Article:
Basing Your Expectations on The Things Other People Say

So I’ve been thinking.

This is nothing new.

You know me, always thinking, always brooding. Ruminating. Pondering so long that I’ve fallen out of the blogging habit.

I collect a bunch of stuff in my head, letting it percolate, waiting for lightning to strike.

This post’s recipe consists of two chance events following each other in close succession:

  • a sudden outpouring of newbie welcome and overall positivity on the GW2 subreddit over the last week or so

This stems from another series of chance events: internet celebrity ‘finally sees the light with GW2’ and makes Youtube video about it; Bless Online launches and falls flat on its face; a slew of follow-my-leader MMO locusts descend to try out GW2 (base game is free, after all); and the more positive community-minded subreddit member voices somehow manage to drown out the more negative ones in the equivalent of a slow-news period for GW2 (perhaps the negative nancies have gotten bored and quit during the slow period, or they just decided not to say anything for now as everybody needs new blood, even the predatory sort.)

The TL;DR version is best succinctly explained as a cat video.

  • Shortly after, we contrast this upsurge in optimism with the first histrionics of a newbie who attempted to do dungeons and was abruptly kicked with poor feedback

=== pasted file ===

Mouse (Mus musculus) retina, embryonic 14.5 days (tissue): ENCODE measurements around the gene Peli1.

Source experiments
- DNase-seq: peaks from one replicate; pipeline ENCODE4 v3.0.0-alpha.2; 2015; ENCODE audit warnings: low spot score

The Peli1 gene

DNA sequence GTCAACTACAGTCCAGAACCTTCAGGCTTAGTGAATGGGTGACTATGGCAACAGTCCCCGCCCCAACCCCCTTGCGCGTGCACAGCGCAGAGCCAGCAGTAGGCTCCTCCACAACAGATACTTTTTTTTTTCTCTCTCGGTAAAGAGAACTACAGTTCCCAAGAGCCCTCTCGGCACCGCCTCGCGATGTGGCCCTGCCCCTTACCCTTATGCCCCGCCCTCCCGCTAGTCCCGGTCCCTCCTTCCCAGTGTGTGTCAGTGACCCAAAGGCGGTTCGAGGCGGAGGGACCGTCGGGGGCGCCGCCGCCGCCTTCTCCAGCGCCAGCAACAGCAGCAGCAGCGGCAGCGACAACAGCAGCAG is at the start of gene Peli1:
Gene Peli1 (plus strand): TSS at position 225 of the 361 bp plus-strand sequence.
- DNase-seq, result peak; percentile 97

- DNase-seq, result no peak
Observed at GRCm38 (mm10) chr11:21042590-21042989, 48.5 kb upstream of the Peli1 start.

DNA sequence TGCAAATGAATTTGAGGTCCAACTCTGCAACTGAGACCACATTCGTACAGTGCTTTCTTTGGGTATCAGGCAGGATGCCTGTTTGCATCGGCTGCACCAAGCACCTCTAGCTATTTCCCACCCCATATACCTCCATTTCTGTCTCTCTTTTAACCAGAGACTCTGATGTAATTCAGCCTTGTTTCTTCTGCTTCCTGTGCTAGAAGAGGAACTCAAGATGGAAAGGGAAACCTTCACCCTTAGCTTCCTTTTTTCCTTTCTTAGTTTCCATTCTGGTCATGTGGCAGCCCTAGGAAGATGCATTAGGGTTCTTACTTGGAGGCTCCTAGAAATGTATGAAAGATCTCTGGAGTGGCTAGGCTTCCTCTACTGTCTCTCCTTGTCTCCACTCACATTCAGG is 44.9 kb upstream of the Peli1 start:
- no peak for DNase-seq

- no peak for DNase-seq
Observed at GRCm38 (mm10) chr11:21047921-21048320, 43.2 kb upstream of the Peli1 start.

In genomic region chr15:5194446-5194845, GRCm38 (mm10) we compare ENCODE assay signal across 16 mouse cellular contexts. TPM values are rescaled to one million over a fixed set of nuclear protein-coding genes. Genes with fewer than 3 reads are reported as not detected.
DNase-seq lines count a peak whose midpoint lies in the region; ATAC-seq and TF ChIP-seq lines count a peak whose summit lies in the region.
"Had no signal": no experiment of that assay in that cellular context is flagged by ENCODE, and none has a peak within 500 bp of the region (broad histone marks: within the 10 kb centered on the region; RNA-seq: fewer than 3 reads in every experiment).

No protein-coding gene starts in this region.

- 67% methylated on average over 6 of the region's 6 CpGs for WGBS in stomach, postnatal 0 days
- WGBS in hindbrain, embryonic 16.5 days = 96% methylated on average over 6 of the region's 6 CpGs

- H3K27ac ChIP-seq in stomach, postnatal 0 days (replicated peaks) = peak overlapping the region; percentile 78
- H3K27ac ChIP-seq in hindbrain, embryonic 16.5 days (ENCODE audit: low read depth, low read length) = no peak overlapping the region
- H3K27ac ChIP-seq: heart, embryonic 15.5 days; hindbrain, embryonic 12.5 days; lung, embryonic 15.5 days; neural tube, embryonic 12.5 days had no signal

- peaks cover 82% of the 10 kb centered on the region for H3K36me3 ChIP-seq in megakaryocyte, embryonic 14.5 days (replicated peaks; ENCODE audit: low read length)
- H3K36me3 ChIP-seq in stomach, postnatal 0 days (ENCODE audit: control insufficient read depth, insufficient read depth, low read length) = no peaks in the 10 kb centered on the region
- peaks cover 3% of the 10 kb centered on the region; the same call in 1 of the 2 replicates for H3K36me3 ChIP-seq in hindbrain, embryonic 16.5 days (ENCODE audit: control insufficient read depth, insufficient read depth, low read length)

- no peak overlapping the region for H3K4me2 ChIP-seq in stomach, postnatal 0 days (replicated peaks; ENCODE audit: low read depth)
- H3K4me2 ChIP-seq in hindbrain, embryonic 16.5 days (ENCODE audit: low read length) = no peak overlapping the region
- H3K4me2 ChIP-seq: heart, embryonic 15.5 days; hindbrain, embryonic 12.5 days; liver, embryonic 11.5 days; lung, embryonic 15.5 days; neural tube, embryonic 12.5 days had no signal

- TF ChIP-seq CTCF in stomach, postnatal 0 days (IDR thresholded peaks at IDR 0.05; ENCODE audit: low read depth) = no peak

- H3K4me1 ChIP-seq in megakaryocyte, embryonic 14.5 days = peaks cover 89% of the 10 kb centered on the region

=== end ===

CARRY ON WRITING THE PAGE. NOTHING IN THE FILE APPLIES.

There’s a lot to unravel in this thread, but all the drama is mostly due to differing player expectations.

Veteran players expect newbie player to demonstrate a modicum of civility and self-reliance and independent self-preparation before partaking in group content.

(This is commonly culturally understood as appropriate behavior by more hardcore gaming traditions, who trend toward being competitive, achievement- and prestige-oriented and high-challenge seeking.)

Newbie player expects to learn group content from observation of the actual game and being tutored by veteran players.

(This is not entirely unreasonable a set of expectations in general: some people learn best by seeing, and even the best preparation is no substitute for direct experience and in-the-moment practice. The very fact that multiplayer gameplay experiences exist will engender the highly likely possibility that two players of uneven gaming knowledge will interact with each other. However, the -means- of that gaming knowledge being transferred though brings us to…)

Newbie player expects all players in-game to be able to express themselves in a civil tactful fashion and be willing and able to successfully coach a beginner with accurate in-the-moment feedback and excellent communication skills.

(Yea, well. I think the absurdity speaks for itself. Let me know if you find -one- person like this. I keep looking for great coaches and teachers and can never find any. Recall my pottery “lessons.” I consider myself lucky if I can find a written guide or a youtube guide video structured in an organized and easy-to-understand manner. Sometimes one has to exercise a high degree of creativity and personal judgment to be able to learn effectively from others.)

Veteran players expect all newbie players to already be prepared to the point of being a high functioning, possibly even higher contributing than themselves, group member and preferably not waste their time and/or learn in another pickup group that isn’t theirs.

(Which only goes to prove that veteran players’ grasp of the language isn’t very good – newbie means newbie for a reason – and that harboring unreasonable expectations is not solely in the realm of beginners.)

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